Top Ten Videos to watch

HISTORY Brings 'Roots' Cast And Crew To The White House For Screening
Graduates tossing caps into the air
Freddie Gray Baltimore Protests
Mid section of man in graduation gown holding diploma
Legendary Baseball Player Tony Gwynn's Family Files A Lawsuit Against Big Tobacco
ME.jailhouse#2.0117.CW Montebello City Council has approved use of a private contractor to run the n
Chicago Mayor Rahm Emanuel Addresses Police Misconduct At Chicago City Council Meeting
WWII Soldiers Standing In A Flag Draped Sunset - SIlhouette
Students Taking a College Exam
Bill Cosby Preliminary Hearing
Hillary Clinton Campaigns In Louisville, Kentucky
Worried black businesswoman at desk
Tyler Perry And Soledad O'Brien Host Gala Honoring Bishop T.D. Jakes' 35 Years Of Ministry
Teacher with group of preschoolers sitting at table
FBI Officials Discuss Apprehension Of Explosions Suspect After Three-Day Manhunt
NFC Championship - San Francisco 49ers v Atlanta Falcons
Protests Erupt In Chicago After Video Of Police Shooting Of Teen Is Released
Nine Dead After Church Shooting In Charleston
Portrait of senior African woman holding money
President Bush Speals At Federalist Society's Gala
Police Line Tape
Senior Woman's Hands
Police officers running
New Orleans Residents Return to Housing Projects
David Banner
Leave a comment

Like the rest of America, I was distraught over the death of the great Don Cornelius, creator of the legendary show, “Soul Train.”  There will never be another one like him; for, he truly changed the Black entertainment landscape for all eternity.   Here are five things that Black people can learn from the master of soul:


Don Cornelius Dead Of Apparent Suicide

Don Cornelius, We Wish You Love, Peace, And Soul

1) How to start and build a business: “Soul Train” was not a show that some big corporation gave to Don Cornelius. It was his baby. Cornelius started off in Chicago with a hot local show and eventually took the show to national syndication.  He saw a void in entertainment and filled it.  He carried his dream to the national level, and now his vision remains a perpetual piece of Black entertainment history.   Most of us have dreams, but most of those dreams die. Find your dream, learn how to create your dream, and then put your heart into building that dream.  You’ll be amazed at what you can do.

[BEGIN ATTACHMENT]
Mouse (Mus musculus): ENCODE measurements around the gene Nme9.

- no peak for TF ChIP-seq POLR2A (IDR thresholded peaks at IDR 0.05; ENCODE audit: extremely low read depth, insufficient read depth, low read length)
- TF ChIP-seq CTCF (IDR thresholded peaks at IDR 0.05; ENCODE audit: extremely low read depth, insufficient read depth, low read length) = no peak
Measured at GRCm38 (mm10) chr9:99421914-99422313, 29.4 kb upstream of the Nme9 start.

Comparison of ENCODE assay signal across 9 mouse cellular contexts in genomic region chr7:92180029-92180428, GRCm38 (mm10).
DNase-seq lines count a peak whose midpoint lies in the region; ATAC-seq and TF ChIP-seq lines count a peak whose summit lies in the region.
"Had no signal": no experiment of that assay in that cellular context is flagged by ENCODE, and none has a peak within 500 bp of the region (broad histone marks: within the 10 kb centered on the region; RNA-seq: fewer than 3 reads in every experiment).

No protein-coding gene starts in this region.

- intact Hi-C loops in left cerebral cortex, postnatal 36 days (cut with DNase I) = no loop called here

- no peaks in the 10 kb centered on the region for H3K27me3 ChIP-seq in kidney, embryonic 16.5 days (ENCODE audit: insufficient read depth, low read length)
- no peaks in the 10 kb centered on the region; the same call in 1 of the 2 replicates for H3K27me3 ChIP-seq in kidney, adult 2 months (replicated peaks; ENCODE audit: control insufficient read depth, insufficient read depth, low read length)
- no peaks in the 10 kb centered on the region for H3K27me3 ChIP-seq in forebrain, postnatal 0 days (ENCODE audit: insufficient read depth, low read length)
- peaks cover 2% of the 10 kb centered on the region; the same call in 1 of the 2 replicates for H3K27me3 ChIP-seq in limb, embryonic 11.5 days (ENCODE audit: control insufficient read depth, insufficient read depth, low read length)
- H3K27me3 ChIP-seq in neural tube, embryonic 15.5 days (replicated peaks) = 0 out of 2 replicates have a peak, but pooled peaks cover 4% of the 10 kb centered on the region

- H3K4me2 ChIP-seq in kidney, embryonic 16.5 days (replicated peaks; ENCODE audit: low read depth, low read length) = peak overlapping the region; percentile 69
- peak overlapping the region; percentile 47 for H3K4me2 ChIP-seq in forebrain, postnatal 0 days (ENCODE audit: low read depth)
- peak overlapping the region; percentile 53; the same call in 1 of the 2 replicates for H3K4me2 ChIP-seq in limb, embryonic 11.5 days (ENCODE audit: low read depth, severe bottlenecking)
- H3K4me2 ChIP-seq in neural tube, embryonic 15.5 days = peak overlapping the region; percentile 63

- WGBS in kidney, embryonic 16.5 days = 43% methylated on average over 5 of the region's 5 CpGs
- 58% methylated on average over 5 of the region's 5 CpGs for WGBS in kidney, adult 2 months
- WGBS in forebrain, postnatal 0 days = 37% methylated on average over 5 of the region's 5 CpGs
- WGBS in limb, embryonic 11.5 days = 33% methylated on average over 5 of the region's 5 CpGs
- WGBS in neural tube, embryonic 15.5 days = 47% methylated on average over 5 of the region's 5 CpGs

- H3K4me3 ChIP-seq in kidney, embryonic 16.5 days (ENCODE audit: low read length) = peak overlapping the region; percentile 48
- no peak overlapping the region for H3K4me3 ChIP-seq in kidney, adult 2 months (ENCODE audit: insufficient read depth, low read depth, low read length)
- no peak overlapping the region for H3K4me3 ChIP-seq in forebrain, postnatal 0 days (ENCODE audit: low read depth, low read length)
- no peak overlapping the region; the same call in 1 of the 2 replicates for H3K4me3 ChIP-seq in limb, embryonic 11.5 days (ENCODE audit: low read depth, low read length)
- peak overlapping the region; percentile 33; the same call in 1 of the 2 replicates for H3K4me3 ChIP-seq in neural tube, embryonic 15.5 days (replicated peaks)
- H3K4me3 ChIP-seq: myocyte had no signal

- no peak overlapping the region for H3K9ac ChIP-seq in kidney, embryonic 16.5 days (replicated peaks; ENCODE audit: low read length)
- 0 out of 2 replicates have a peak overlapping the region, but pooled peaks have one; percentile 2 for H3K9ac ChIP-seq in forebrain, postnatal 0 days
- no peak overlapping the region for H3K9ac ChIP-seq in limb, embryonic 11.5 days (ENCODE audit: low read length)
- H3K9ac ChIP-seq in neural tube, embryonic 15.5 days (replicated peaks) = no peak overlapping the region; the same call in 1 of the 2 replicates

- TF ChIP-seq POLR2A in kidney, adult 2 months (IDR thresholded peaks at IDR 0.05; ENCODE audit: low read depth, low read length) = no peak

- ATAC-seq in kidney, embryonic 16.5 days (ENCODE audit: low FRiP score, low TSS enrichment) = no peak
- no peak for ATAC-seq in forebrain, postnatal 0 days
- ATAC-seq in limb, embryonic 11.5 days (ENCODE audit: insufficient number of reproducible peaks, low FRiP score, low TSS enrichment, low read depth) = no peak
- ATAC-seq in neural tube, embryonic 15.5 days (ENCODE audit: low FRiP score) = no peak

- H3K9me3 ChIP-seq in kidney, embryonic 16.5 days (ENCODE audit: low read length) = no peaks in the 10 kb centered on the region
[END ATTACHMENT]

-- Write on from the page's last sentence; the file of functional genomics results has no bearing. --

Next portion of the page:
2) Edu-tainment really does work when it’s done properly: “Soul Train” did what BET’s “106& Park” should have done – it entertained Black people while encouraging us to develop our minds.   I recall seeing the video of a 19-year old Rev. Al Sharpton on the show, and another with Jesse Jackson sporting the coolest Afro I’d ever seen.  Don understood the importance of maintaining a double bottom line of social responsibility and corporate profitability, and he earned his millions conscientiously.

3) There is a lot of value in creating your own platforms: Most Black entertainers are excellent at performing their craft but know very little about the business models that bring their work to a wider audience.   Rather than hoping that some other show would grant media space for Black entertainers, brother Don took matters into his own hands. As a result, scores of Black superstars were born who never would have existed otherwise.  That’s what you call making something out of nothing.

4) Black is always beautiful: The ongoing theme on “Soul Train” was “Blackness.”  Cornelius always kept it authentic. The show allowed us to be cool, funky, intelligent, progressive, wild, and creative without being endlessly scrutinized by the descendants of our historical oppressors.  Don used his opportunity as a chance to tell all of us that we can be special if we choose to be, and for that, I’ll always be grateful.

5) The true power of Ujamaa: Ujamaa is the concept of unity, working together, and supporting one another, especially in the area of economics.  When we created our Ujamaa initiative to support Black-owned businesses, we were inspired by the  likes of Don Cornelius, whose show got off the ground via sponsorship from the Johnson Products Company, a Black-owned enterprise. By conjoining Black consumers with Black businesses and Black entertainment, Cornelius was able to create one of the greatest economic and entertainment empires in Black American history.  There’s no limit to what we can do when we work together.

Goodbye Don Cornelius, you were oh so special to all of us.  You were the guardian of our collective soul, and a piece of that soul will be carried with you into heaven.  May you always rest in peace.

Dr. Boyce Watkins is a Professor at Syracuse University and founder of the Your Black World Coalition. To have Dr. Boyce commentary delivered to your email, please click here.


Soul Train Dance Lines From The Past

Five Ways “Soul Train” Changed America

Also On News One: